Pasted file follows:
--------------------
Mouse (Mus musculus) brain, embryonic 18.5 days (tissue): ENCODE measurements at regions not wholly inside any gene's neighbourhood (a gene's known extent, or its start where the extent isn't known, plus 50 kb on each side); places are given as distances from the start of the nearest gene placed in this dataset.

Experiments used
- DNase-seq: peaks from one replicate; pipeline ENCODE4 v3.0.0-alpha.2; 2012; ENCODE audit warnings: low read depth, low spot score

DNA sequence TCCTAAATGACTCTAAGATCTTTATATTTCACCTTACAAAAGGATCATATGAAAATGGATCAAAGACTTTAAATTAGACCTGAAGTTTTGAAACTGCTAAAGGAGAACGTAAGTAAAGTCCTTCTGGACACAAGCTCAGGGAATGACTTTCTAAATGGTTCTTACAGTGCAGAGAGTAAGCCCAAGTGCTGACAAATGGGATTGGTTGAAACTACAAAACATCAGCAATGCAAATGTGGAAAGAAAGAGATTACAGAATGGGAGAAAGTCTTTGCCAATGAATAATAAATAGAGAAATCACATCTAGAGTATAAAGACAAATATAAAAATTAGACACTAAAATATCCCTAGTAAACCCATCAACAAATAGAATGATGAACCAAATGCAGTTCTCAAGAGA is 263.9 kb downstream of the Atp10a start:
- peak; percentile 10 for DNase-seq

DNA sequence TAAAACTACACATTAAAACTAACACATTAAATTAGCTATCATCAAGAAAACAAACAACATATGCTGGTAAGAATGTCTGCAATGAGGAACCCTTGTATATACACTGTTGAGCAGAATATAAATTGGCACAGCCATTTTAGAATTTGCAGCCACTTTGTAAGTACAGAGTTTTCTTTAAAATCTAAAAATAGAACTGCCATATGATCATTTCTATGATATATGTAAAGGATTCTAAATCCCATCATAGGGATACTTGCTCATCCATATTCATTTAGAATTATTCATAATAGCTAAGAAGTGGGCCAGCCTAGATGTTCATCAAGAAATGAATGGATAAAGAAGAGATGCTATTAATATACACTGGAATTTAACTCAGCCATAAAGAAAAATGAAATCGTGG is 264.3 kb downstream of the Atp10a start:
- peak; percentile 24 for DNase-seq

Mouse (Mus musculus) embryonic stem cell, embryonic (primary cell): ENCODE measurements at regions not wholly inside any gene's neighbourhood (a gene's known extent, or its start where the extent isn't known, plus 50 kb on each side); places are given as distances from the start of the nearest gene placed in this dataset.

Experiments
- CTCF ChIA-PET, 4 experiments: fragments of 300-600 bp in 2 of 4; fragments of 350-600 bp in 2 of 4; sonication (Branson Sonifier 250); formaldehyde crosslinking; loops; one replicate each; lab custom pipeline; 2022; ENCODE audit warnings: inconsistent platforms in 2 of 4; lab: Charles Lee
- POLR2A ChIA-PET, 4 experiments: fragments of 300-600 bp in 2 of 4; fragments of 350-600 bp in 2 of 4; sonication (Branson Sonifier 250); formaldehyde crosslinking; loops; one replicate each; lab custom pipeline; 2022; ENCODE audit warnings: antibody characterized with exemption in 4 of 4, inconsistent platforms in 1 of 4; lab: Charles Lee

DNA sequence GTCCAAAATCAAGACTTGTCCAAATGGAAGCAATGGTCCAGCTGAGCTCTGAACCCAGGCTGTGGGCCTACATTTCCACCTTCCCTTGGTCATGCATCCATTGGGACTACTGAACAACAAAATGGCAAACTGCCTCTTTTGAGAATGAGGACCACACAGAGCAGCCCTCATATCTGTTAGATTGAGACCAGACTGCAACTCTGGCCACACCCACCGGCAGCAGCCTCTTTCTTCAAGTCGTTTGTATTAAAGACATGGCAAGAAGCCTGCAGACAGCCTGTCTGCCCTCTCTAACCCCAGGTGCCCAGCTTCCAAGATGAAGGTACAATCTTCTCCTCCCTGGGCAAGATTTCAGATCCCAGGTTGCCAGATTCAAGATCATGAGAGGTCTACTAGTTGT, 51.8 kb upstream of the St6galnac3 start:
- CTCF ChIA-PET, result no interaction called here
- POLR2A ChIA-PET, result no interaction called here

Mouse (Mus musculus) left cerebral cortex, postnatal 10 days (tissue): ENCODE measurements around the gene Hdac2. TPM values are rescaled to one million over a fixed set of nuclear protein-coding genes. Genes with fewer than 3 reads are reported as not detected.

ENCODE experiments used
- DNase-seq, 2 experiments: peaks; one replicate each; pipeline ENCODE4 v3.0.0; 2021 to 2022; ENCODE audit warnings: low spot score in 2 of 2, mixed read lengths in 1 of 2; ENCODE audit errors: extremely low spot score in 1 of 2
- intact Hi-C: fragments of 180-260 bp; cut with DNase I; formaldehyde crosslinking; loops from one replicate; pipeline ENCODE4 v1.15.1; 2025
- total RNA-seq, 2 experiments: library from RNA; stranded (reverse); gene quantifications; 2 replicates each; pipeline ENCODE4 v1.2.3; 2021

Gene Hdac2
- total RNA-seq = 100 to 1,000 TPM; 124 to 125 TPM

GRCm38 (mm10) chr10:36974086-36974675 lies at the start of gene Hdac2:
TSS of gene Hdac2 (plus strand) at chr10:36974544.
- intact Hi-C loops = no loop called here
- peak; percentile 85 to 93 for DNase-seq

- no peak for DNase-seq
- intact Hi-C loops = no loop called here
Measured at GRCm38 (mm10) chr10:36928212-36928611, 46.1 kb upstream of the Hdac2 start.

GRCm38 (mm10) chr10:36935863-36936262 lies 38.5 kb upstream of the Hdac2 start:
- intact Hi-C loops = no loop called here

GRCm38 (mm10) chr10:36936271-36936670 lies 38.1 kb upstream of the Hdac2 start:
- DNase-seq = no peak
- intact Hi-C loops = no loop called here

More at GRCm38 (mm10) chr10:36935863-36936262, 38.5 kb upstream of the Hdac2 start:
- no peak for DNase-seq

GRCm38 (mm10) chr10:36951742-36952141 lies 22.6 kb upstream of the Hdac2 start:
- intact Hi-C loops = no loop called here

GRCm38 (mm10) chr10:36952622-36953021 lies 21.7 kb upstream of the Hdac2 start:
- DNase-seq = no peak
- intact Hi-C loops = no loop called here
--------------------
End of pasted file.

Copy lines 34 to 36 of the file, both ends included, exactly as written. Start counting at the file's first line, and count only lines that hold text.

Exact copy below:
More at GRCm38 (mm10) chr10:36935863-36936262, 38.5 kb upstream of the Hdac2 start:
- no peak for DNase-seq

GRCm38 (mm10) chr10:36951742-36952141 lies 22.6 kb upstream of the Hdac2 start: